St Kilda's wild sheep may help develop livestock vaccine

Wild sheep on the remote St Kilda may hold the secret to better health for global livestock
Wild sheep on the remote St Kilda may hold the secret to better health for global livestock

Wild sheep which inhabit remote Scottish islands could help scientists in the creation of a livestock vaccine against an infectious parasite.

Scientists are researching a single cell parasite from St Kilda, an isolated archipelago situated 40 miles northwest of the Outer Hebrides.

The vaccine vehicle under development can be manipulated to host proteins for a wide range of maladies, whether transmitted via a virus, bacterium or parasite.

Initially, the Roslin Technologies team are investigating creating a vaccine to tackle peste des petits ruminants virus (PPRV).



The virus is a highly infectious disease that threatens 80% of the global population of sheep and goats and is a significant problem in Asia and Africa.

The non-pathogenic Trypanosoma melophagium parasite, the basis of the vehicle, was isolated by University of Edinburgh scientists on St Kilda.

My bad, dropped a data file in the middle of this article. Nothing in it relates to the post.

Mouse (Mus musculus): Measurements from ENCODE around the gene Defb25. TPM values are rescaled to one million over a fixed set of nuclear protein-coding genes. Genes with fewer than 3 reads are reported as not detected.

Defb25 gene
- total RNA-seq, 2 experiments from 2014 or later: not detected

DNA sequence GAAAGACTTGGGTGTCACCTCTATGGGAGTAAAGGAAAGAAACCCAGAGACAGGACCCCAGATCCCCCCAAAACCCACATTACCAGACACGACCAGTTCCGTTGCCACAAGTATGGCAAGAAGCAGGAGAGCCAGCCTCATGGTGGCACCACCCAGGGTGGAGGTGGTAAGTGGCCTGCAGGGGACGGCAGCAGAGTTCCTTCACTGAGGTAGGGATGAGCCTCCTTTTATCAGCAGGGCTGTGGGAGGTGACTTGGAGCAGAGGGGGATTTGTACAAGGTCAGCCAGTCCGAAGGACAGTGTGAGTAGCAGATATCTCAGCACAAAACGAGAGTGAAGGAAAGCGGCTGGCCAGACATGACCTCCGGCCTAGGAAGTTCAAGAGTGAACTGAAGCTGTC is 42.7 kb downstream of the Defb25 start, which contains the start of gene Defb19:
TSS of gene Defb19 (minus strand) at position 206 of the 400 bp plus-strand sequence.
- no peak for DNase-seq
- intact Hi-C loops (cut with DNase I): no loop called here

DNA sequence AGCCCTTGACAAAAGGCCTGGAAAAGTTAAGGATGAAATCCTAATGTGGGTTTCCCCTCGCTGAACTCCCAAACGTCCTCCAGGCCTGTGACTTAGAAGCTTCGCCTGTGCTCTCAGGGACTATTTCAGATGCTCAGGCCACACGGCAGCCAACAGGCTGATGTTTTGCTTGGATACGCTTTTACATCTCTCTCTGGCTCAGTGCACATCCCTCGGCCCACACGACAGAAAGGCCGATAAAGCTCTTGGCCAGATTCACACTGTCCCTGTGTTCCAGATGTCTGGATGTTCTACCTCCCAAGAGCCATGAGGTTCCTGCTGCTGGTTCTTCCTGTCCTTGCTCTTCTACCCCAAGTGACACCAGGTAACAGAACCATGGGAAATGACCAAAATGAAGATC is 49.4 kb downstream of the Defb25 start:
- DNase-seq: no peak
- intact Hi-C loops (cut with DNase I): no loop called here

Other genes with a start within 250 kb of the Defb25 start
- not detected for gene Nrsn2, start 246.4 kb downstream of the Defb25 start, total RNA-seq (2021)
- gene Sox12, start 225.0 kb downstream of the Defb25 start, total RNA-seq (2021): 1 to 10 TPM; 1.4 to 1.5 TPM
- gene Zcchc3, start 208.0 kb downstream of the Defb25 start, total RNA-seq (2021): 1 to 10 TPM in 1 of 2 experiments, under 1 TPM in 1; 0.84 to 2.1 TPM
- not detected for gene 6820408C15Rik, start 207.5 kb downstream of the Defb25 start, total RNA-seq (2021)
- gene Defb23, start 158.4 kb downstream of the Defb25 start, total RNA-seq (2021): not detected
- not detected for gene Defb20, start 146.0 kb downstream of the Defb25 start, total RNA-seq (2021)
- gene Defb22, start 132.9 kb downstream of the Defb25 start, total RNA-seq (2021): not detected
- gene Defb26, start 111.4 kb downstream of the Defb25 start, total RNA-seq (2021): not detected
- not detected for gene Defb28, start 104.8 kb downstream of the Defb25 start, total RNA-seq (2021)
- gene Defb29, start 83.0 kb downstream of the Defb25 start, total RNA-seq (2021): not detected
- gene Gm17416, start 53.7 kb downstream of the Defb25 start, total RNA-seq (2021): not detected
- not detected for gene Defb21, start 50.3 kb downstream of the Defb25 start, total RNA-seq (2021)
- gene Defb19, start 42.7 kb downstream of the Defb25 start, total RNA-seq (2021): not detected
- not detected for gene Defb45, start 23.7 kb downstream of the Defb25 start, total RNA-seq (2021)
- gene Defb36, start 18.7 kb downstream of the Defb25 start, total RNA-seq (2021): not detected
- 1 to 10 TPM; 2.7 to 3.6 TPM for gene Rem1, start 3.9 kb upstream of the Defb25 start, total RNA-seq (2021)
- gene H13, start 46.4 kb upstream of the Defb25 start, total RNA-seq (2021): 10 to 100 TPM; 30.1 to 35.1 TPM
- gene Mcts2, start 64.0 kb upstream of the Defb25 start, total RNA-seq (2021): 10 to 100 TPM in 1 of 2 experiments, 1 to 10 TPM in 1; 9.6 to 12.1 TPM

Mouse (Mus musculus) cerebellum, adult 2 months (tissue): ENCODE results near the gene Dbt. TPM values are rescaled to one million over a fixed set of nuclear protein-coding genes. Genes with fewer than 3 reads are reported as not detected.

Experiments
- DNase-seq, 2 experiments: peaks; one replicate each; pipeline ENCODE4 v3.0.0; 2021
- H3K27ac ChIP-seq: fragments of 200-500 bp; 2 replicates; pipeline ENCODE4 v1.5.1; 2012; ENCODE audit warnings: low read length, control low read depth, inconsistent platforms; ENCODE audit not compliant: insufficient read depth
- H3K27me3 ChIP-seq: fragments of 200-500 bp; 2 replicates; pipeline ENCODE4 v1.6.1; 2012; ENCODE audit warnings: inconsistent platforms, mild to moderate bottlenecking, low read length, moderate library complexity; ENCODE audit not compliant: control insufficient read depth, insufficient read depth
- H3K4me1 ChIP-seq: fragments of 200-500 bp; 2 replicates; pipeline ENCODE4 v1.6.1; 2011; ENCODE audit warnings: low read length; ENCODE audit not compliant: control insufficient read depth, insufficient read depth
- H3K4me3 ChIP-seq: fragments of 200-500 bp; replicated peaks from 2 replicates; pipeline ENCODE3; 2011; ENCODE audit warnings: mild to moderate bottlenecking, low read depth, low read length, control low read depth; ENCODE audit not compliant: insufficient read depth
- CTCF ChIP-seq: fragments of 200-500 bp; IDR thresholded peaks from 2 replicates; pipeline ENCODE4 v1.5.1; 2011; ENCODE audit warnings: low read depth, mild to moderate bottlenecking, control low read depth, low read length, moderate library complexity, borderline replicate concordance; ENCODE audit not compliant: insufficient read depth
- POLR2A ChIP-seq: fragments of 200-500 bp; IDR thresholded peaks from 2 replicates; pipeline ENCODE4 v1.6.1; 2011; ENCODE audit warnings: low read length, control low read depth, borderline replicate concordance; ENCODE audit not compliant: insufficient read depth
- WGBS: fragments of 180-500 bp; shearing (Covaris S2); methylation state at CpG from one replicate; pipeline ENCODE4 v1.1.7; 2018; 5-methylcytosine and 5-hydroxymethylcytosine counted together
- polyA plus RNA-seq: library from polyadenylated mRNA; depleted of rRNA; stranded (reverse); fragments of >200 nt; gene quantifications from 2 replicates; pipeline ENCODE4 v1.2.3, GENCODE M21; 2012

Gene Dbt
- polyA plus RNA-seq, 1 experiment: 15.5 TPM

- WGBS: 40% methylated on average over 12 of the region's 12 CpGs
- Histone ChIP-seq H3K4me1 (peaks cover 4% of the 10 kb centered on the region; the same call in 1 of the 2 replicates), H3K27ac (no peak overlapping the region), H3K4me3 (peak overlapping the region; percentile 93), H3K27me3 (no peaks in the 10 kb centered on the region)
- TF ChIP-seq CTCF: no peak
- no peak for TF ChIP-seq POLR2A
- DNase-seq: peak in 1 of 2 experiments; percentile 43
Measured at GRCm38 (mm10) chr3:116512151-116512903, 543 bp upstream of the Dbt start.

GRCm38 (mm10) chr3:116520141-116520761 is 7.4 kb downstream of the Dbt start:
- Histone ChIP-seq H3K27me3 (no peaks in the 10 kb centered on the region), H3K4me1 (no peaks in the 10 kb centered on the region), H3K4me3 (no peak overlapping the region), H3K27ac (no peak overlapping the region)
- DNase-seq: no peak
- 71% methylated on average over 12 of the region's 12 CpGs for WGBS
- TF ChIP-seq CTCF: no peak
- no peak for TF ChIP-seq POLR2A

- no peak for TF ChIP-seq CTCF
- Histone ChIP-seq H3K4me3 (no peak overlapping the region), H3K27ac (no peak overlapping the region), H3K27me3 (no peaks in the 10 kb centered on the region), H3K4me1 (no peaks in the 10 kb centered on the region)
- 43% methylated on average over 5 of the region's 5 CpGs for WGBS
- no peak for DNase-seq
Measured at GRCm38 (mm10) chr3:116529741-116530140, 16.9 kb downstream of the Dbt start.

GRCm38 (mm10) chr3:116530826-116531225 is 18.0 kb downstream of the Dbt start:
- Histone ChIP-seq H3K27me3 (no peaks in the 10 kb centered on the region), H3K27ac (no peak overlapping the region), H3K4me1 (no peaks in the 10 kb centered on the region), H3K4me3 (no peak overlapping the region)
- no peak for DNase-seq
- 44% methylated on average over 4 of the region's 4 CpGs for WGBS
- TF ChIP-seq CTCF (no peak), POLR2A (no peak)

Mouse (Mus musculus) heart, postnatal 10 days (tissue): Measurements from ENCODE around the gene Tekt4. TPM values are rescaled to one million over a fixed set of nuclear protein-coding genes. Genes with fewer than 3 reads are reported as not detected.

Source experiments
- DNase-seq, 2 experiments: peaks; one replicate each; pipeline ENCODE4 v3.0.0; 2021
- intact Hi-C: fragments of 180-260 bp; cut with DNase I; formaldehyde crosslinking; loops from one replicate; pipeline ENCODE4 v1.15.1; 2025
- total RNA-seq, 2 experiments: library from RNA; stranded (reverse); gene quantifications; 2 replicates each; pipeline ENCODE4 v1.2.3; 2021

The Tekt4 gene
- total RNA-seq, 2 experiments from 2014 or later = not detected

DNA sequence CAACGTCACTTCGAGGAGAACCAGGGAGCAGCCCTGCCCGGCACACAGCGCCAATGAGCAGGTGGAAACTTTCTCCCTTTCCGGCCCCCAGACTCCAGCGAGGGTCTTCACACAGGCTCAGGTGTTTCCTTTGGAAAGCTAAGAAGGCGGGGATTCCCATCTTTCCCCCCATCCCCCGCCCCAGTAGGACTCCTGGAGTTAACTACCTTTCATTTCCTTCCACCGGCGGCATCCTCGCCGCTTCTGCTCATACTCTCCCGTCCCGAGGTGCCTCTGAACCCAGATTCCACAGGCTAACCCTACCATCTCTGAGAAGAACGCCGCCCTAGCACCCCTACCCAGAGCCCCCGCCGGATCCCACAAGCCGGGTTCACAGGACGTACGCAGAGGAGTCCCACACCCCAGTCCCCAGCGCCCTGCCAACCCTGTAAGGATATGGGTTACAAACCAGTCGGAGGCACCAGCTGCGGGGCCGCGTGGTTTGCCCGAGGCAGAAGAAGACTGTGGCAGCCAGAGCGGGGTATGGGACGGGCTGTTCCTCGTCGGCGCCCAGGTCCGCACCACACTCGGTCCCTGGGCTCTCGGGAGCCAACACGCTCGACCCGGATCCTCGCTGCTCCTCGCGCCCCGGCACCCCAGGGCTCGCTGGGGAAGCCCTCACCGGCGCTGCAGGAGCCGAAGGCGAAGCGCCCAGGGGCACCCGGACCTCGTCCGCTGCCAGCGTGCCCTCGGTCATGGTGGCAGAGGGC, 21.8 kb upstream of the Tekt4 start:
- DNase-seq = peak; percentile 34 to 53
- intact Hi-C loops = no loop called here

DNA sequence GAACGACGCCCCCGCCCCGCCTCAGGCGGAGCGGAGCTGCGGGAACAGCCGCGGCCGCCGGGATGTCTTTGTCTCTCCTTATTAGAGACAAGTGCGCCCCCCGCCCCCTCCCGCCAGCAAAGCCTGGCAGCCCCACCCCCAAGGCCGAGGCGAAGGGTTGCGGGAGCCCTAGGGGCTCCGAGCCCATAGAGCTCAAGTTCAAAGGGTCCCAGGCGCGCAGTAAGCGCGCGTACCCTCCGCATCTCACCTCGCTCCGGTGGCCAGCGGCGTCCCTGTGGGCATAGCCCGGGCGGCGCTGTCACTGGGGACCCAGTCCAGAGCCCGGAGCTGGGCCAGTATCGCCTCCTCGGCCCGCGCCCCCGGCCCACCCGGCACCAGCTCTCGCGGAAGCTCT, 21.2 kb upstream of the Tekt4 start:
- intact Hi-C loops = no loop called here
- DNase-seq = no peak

The parasite is spread by sheep keds – a wingless insect — and is usually absent in the UK’s 16 million farmed sheep which tend to be dipped to eliminate such infestations.

“Our major advance is that we will be able to immunise sheep against a wide range of pathogens using a harmless organism that they naturally harbour” said University of Edinburgh Prof Keith Matthews, who is partnering with Roslin Technologies.

Dr Karen Fairlie-Clarke, Innovation Manager for Roslin Technologies added the development had 'huge potential'.

"We are eager to gather together partners who can deploy this technology to improve vaccine performance and increase the number of pathogens that can be targeted."

Commercially, the vaccine market for the world's 1 billion sheep and 900 million goats is considerable — the total global animal vaccine market was worth $8.2 billion in 2018.